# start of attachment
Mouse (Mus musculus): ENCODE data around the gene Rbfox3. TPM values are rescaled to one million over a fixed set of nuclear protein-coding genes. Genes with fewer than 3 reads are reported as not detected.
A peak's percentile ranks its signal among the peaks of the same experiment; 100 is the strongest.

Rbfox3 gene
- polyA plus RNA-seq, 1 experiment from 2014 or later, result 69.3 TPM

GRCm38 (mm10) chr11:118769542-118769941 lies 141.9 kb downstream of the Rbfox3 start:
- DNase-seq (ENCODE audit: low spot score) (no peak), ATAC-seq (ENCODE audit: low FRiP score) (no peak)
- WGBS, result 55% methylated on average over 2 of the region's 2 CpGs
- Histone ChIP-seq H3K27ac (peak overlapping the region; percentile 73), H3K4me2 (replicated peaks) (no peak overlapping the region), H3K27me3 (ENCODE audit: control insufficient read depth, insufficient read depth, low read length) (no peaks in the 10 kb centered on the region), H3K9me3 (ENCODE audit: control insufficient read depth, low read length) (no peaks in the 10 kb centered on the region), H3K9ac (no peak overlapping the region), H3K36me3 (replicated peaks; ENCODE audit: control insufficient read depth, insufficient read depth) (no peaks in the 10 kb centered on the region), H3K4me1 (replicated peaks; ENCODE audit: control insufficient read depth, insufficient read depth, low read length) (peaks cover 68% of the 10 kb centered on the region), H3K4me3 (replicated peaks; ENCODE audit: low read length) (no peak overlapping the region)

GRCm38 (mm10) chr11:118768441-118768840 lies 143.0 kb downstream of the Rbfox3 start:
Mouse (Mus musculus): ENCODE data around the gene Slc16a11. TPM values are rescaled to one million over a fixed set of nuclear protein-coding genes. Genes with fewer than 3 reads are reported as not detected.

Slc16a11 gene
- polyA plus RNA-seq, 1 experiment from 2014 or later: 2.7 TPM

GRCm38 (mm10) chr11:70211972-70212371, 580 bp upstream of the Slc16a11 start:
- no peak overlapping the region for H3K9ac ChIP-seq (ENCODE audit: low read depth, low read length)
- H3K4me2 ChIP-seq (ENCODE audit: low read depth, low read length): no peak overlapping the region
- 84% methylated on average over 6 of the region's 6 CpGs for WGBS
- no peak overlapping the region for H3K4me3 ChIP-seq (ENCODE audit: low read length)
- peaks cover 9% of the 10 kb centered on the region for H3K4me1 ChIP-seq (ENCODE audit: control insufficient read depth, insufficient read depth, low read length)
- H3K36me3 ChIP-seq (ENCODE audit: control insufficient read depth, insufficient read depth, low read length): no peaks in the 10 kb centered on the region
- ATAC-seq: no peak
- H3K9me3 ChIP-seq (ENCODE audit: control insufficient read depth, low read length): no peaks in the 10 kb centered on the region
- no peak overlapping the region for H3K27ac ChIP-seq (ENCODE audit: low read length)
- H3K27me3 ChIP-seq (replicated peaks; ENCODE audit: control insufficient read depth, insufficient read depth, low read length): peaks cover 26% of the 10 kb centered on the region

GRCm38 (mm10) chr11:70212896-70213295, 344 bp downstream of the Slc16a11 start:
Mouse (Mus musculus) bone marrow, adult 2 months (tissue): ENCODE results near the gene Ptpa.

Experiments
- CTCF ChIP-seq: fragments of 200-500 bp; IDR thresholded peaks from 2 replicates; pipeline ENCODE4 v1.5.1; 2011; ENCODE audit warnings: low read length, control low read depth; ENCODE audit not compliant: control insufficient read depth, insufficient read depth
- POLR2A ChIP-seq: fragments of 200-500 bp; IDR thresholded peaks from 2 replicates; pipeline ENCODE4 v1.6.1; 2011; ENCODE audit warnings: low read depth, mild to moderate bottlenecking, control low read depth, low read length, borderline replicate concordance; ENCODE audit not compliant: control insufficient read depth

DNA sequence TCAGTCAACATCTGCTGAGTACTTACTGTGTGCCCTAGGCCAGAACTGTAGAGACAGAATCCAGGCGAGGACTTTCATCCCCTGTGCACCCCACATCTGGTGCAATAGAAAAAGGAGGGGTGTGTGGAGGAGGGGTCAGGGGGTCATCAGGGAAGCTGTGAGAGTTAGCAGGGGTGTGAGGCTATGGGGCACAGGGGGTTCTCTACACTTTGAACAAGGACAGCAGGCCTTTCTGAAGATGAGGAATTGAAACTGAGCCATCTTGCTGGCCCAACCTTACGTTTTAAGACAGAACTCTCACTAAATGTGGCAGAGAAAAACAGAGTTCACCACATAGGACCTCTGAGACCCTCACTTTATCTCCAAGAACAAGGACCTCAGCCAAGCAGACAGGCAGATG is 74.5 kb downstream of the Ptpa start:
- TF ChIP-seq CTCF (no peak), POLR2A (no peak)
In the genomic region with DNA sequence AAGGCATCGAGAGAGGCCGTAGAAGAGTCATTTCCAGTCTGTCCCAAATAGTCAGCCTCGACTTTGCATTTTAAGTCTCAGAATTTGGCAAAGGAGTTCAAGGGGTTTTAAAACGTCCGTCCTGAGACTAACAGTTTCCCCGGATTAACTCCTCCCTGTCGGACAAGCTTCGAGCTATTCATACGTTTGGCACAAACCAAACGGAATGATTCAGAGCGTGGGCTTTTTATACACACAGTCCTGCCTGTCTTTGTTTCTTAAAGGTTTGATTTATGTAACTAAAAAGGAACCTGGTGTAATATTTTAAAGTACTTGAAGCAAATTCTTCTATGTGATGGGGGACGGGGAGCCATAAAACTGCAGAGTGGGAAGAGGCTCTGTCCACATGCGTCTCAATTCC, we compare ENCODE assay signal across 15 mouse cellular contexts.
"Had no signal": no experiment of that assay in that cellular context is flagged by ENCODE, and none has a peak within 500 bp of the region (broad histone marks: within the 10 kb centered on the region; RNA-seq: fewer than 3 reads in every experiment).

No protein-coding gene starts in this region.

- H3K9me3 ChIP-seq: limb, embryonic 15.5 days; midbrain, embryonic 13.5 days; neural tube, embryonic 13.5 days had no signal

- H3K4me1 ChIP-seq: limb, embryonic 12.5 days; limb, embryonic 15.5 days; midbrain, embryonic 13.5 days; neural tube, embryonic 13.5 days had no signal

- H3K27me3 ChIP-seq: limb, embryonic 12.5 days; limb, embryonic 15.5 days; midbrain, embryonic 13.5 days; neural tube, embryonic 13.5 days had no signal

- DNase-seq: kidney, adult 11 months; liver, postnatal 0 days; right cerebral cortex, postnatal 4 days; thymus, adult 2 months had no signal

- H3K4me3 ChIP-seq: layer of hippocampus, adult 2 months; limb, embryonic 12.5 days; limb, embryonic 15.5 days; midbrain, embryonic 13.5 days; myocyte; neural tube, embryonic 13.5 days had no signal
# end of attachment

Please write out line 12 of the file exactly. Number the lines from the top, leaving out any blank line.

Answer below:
- polyA plus RNA-seq, 1 experiment from 2014 or later: 2.7 TPM